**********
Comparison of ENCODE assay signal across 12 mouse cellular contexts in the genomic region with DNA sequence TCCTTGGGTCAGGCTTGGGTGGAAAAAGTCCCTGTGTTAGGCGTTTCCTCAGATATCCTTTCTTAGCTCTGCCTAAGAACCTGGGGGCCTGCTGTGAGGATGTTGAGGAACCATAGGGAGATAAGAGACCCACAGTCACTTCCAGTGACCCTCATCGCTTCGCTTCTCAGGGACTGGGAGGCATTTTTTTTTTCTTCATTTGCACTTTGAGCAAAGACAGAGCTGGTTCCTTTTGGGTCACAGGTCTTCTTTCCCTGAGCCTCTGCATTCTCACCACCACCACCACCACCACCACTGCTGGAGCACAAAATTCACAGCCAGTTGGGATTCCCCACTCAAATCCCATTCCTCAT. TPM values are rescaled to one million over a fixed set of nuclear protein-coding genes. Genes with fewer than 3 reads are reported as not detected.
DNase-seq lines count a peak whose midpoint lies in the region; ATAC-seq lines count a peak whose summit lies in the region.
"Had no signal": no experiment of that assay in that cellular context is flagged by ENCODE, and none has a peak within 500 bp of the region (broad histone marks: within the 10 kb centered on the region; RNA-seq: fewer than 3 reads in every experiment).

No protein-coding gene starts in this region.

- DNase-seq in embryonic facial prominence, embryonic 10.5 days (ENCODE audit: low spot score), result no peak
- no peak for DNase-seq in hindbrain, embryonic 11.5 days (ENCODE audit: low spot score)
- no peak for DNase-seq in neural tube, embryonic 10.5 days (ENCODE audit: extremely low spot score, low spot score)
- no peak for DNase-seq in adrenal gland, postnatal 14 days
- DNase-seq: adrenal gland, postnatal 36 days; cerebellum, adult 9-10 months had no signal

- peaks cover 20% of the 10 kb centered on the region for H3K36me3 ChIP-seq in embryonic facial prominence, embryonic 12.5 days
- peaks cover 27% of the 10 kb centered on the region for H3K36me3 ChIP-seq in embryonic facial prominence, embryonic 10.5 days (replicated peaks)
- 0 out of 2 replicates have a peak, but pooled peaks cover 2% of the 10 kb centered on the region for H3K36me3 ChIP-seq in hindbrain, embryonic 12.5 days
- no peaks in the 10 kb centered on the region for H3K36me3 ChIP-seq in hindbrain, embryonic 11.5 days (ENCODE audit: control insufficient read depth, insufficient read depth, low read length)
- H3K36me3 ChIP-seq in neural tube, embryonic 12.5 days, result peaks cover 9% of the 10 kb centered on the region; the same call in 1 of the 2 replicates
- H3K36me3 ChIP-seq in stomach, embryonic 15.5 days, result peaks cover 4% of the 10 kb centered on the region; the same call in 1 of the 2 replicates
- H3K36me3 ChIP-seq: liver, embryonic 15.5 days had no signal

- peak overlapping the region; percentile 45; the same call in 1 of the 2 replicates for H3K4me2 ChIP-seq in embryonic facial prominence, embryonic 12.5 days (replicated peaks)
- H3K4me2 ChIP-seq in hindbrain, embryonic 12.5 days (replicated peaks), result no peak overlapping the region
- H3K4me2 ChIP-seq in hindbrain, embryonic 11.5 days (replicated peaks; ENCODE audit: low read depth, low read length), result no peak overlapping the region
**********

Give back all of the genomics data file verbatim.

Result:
Comparison of ENCODE assay signal across 12 mouse cellular contexts in the genomic region with DNA sequence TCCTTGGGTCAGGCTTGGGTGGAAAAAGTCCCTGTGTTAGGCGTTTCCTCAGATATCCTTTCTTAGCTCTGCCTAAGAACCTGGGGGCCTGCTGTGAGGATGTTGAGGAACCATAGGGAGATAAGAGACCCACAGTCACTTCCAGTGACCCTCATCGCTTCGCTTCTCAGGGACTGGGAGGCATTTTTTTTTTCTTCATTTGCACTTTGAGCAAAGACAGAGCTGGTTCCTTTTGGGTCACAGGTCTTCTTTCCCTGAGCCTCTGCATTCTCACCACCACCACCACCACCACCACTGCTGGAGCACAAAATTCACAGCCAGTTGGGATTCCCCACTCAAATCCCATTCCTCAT. TPM values are rescaled to one million over a fixed set of nuclear protein-coding genes. Genes with fewer than 3 reads are reported as not detected.
DNase-seq lines count a peak whose midpoint lies in the region; ATAC-seq lines count a peak whose summit lies in the region.
"Had no signal": no experiment of that assay in that cellular context is flagged by ENCODE, and none has a peak within 500 bp of the region (broad histone marks: within the 10 kb centered on the region; RNA-seq: fewer than 3 reads in every experiment).

No protein-coding gene starts in this region.

- DNase-seq in embryonic facial prominence, embryonic 10.5 days (ENCODE audit: low spot score), result no peak
- no peak for DNase-seq in hindbrain, embryonic 11.5 days (ENCODE audit: low spot score)
- no peak for DNase-seq in neural tube, embryonic 10.5 days (ENCODE audit: extremely low spot score, low spot score)
- no peak for DNase-seq in adrenal gland, postnatal 14 days
- DNase-seq: adrenal gland, postnatal 36 days; cerebellum, adult 9-10 months had no signal

- peaks cover 20% of the 10 kb centered on the region for H3K36me3 ChIP-seq in embryonic facial prominence, embryonic 12.5 days
- peaks cover 27% of the 10 kb centered on the region for H3K36me3 ChIP-seq in embryonic facial prominence, embryonic 10.5 days (replicated peaks)
- 0 out of 2 replicates have a peak, but pooled peaks cover 2% of the 10 kb centered on the region for H3K36me3 ChIP-seq in hindbrain, embryonic 12.5 days
- no peaks in the 10 kb centered on the region for H3K36me3 ChIP-seq in hindbrain, embryonic 11.5 days (ENCODE audit: control insufficient read depth, insufficient read depth, low read length)
- H3K36me3 ChIP-seq in neural tube, embryonic 12.5 days, result peaks cover 9% of the 10 kb centered on the region; the same call in 1 of the 2 replicates
- H3K36me3 ChIP-seq in stomach, embryonic 15.5 days, result peaks cover 4% of the 10 kb centered on the region; the same call in 1 of the 2 replicates
- H3K36me3 ChIP-seq: liver, embryonic 15.5 days had no signal

- peak overlapping the region; percentile 45; the same call in 1 of the 2 replicates for H3K4me2 ChIP-seq in embryonic facial prominence, embryonic 12.5 days (replicated peaks)
- H3K4me2 ChIP-seq in hindbrain, embryonic 12.5 days (replicated peaks), result no peak overlapping the region
- H3K4me2 ChIP-seq in hindbrain, embryonic 11.5 days (replicated peaks; ENCODE audit: low read depth, low read length), result no peak overlapping the region